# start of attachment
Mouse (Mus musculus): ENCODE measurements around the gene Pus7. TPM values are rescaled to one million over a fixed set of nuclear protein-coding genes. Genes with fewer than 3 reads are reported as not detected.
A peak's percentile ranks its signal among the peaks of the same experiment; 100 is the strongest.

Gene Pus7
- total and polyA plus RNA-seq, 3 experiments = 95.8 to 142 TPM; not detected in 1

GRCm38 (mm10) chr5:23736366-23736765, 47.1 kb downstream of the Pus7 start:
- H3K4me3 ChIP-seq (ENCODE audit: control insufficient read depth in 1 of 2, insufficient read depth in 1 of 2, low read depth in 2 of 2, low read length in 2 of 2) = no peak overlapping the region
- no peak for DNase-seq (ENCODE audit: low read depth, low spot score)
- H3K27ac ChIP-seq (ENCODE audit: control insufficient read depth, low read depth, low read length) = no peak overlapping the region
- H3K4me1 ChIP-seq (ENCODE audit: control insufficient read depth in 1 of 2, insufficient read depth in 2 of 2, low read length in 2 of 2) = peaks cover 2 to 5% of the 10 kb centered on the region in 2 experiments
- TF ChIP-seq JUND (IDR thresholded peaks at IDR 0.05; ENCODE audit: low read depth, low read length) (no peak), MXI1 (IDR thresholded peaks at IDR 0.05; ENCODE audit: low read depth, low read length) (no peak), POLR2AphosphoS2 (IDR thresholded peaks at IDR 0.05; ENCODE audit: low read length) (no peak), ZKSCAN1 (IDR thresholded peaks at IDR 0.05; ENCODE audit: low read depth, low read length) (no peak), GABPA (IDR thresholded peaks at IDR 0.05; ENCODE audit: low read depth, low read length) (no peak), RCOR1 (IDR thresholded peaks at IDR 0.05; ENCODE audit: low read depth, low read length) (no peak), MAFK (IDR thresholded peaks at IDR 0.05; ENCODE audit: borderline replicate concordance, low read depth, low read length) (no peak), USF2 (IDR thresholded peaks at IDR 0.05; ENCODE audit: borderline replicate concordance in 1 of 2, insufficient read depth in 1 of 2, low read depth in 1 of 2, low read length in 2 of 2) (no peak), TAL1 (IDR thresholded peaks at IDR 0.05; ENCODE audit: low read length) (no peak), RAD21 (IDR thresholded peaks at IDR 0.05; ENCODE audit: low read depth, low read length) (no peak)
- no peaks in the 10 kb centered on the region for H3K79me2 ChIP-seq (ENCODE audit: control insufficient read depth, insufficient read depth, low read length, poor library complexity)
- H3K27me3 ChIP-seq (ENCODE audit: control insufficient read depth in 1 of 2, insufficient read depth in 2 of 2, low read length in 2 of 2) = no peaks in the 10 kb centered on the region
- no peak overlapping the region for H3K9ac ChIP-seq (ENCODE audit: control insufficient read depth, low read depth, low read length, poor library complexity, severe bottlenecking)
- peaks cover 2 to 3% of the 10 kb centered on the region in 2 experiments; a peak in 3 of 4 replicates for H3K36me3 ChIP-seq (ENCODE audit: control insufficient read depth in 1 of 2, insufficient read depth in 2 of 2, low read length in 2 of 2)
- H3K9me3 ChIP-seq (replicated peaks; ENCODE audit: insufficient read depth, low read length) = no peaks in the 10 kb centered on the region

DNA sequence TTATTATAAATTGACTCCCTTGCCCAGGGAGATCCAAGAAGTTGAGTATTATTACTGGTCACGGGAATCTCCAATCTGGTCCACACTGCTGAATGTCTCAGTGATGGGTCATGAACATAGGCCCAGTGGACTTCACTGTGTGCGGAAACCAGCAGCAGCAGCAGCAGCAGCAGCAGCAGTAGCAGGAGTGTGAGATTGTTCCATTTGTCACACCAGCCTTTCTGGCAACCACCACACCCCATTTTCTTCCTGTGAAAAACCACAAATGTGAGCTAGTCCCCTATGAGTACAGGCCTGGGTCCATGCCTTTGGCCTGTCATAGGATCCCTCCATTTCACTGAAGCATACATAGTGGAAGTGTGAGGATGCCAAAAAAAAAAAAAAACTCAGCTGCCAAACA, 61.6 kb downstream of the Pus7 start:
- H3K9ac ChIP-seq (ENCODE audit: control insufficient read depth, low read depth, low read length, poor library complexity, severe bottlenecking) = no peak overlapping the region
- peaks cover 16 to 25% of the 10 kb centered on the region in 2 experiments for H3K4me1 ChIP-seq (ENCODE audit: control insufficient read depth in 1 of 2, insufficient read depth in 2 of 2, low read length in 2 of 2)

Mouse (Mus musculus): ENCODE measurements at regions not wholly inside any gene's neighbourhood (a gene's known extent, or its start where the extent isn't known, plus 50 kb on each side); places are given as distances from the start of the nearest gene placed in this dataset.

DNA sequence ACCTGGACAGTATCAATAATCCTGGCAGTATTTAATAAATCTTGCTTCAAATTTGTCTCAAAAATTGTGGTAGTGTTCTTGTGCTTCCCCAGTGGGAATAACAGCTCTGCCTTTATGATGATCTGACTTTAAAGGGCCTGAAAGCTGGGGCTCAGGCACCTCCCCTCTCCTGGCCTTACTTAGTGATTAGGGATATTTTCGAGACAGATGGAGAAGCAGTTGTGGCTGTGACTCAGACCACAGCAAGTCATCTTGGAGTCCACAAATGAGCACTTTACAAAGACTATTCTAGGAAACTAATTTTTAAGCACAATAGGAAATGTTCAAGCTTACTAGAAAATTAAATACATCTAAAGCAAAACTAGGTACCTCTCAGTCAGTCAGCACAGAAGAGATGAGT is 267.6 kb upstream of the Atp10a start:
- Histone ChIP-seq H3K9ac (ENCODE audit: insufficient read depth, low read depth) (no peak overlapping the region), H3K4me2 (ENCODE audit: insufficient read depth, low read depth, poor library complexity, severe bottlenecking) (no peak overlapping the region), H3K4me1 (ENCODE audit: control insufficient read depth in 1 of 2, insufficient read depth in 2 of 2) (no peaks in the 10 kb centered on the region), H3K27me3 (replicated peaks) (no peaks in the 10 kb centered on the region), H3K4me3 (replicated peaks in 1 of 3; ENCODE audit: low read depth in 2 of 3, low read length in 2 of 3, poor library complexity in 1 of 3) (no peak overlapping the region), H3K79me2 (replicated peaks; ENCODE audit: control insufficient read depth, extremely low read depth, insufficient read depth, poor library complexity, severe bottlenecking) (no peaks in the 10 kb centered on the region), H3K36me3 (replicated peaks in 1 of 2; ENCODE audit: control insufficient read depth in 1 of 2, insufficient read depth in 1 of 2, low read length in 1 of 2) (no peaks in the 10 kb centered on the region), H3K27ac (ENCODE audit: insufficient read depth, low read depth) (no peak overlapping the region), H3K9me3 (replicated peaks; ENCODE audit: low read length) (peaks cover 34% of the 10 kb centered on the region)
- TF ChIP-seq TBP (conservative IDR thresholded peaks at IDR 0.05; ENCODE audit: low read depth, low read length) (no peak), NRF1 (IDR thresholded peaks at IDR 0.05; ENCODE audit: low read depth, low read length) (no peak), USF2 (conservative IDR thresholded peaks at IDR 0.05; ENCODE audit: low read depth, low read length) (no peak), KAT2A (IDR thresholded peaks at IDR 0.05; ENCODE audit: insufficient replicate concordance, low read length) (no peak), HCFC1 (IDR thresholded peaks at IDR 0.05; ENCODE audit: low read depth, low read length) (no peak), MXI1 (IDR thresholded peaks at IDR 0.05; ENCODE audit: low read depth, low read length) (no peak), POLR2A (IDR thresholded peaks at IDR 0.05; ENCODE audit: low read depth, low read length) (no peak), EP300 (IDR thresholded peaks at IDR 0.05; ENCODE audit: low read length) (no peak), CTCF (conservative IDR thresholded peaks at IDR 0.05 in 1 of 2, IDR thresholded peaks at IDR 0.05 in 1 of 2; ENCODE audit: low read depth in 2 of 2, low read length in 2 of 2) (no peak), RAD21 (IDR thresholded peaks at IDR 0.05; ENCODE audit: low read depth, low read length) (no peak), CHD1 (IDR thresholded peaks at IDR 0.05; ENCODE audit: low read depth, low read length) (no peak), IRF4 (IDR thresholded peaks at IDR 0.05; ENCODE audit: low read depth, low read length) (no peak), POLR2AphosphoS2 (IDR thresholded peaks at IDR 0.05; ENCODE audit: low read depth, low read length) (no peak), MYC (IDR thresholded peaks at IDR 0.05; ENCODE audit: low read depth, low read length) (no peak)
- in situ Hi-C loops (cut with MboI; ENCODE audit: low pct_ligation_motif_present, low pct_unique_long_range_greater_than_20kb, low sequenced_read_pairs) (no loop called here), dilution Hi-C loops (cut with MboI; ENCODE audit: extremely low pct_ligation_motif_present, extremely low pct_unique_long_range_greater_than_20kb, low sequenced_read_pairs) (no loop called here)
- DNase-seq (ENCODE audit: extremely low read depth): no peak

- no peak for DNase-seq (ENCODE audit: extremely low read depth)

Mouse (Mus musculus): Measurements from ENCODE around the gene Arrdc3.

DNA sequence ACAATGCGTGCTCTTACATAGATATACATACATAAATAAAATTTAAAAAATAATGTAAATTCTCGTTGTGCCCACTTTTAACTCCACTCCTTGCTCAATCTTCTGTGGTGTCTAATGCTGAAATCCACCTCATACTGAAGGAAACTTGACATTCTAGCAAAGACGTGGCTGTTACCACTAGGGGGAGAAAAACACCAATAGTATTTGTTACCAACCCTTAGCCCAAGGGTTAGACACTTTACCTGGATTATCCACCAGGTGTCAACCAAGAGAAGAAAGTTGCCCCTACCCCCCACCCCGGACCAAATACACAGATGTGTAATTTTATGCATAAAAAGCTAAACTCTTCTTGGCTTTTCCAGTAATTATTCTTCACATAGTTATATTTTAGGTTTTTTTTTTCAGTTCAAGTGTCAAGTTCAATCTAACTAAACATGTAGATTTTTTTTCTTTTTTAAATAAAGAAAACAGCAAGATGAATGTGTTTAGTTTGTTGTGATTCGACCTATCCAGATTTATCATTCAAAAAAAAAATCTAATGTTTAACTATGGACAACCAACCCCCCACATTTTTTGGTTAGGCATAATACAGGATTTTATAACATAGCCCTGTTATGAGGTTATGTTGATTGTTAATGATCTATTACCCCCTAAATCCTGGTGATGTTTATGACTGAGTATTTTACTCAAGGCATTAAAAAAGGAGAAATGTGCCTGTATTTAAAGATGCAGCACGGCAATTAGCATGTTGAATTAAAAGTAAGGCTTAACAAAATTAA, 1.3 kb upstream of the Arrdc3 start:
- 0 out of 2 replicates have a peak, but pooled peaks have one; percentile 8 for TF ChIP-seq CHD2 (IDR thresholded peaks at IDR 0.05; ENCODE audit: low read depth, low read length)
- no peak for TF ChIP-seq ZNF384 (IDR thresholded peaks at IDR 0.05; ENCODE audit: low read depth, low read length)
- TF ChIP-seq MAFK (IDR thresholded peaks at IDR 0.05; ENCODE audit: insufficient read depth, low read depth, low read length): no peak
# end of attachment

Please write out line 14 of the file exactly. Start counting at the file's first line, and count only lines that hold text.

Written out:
- peaks cover 2 to 3% of the 10 kb centered on the region in 2 experiments; a peak in 3 of 4 replicates for H3K36me3 ChIP-seq (ENCODE audit: control insufficient read depth in 1 of 2, insufficient read depth in 2 of 2, low read length in 2 of 2)